Finance ministers and central bankers representing 90% of the global economy (the “G20”) will meet  under increasing pressure to regulate and prepare financial markets for the threat of climate breakdown.

“Overall the financing from commercial banks and development banks from G20 member countries continues to be aligned with climate disaster. These institutions are pumping money into projects which will rocket emissions way past the Paris Agreement goals and will only accelerate climate breakdown.” Brett Fleishman, Director of Climate Finance Campaigns at said.

“Contrary to any common sense, financing for new coal, oil, and gas projects has been on the rise since the Paris Agreement.  The ministers and bankers present have a responsibility to turn this around and to tell citizens across the world how they’re going to do so.” Sisilia Dewi, Indonesia Team Lead at said..

U.S., Japanese, Chinese, European, and Canadian banks have financed fossil fuels with $1.9 trillion since the Paris Agreement was adopted (2016–2018) *RAN 2019 Banks Report Card.

“This year’s host country Japan, is one of the primary financiers of coal development globally  and the funding policies of its major commercial banks like Mitsubishi UFJ, Sumitomo Mitsui Banking Corporation and Mizuho go against Japan’sannounced climate goals and targets.” Shin Furuno, East Asia Finance campaigner at said.

Going into the meeting civil society groups have called on ministers to urgently address “climate risk” – companies and their financial backers fuelling climate change through continued fossil fuel development while those assets may become stranded as renewables leap frog fossil fuels.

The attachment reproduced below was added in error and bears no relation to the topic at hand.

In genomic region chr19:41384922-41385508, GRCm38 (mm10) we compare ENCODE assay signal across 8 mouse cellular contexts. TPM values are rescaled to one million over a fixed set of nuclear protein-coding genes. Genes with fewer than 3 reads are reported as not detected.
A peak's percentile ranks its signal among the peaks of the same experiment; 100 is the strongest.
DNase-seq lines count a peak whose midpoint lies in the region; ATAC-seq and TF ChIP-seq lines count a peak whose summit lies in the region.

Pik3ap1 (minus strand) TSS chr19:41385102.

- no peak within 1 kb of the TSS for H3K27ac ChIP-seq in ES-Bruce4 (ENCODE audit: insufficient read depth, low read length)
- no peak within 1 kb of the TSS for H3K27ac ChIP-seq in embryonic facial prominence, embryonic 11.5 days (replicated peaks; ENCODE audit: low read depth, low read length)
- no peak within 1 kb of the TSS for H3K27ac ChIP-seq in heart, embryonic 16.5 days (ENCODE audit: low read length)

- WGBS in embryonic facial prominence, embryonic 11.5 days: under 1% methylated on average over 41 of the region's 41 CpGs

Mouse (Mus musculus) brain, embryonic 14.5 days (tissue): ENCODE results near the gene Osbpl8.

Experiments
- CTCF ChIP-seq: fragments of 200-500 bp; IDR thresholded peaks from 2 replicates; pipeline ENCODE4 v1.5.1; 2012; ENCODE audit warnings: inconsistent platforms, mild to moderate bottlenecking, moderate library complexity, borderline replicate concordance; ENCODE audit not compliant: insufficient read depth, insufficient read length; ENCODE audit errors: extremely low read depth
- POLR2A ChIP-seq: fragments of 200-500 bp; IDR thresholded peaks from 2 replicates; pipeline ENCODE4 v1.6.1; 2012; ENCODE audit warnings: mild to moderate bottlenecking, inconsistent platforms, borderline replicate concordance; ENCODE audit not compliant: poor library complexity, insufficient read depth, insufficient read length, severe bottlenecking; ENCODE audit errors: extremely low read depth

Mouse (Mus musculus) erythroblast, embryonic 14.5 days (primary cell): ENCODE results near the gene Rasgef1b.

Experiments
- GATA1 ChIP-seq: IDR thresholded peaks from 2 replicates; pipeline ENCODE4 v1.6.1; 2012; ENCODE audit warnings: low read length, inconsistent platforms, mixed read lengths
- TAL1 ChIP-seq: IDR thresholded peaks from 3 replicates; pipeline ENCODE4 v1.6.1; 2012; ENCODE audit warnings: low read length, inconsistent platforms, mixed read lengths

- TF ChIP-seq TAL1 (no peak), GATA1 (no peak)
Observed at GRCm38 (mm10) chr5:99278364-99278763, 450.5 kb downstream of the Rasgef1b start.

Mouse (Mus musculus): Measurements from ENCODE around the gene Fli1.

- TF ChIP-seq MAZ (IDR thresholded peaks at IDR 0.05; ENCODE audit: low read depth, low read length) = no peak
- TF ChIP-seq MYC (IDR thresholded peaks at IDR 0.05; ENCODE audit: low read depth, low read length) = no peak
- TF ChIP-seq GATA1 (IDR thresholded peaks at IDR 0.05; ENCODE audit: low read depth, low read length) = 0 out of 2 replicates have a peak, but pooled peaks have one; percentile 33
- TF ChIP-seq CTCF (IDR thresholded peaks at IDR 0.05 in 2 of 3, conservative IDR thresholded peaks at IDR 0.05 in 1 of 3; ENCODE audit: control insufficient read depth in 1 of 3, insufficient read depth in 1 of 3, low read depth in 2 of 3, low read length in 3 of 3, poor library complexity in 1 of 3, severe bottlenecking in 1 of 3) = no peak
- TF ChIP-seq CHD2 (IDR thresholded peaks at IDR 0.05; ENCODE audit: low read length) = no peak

Local Japanese activists used the meeting to present a petition calling for much stricter regulation and controls on Japanese banks and the finance industry, even as several of the larger banks in the region announce policies to limit lending to coal.

“The ministers at the G20 must ensure financial flows from banks, public and private, are in line with the goal of the Paris Agreement.”

“Major global financiers have failed to set policies and investment criteria for dealing with the climate crisis. For this reason, it is up to the regulators, the finance ministers, the central bankers, to rein in a financial sector gone rogue. “ Eri Watanabe,’s Japan campaigner said.

A starting point for G20 governments to indicate they are meeting the financial risks of climate change would be to  lead in phasing out subsidies and public finance for fossil fuels, while creating regulatory requirements on private financial institutions to demonstrate their alignment with the Paris Agreement

“Climate change will lead to financial disaster. The financial community and financial regulators must take responsibility and join the transition towards a zero carbon economy if we are to avoid catastrophic consequences.” Ahmed Mokgopo,’s campaigner on finance and divestment in South Africa said.

The calls from across the world are clear, as Finance Ministers from the G20 come together to discuss global financial stability, they MUST address the elephant in the room: investments in fossil fuels development that are accelerating the climate crisis.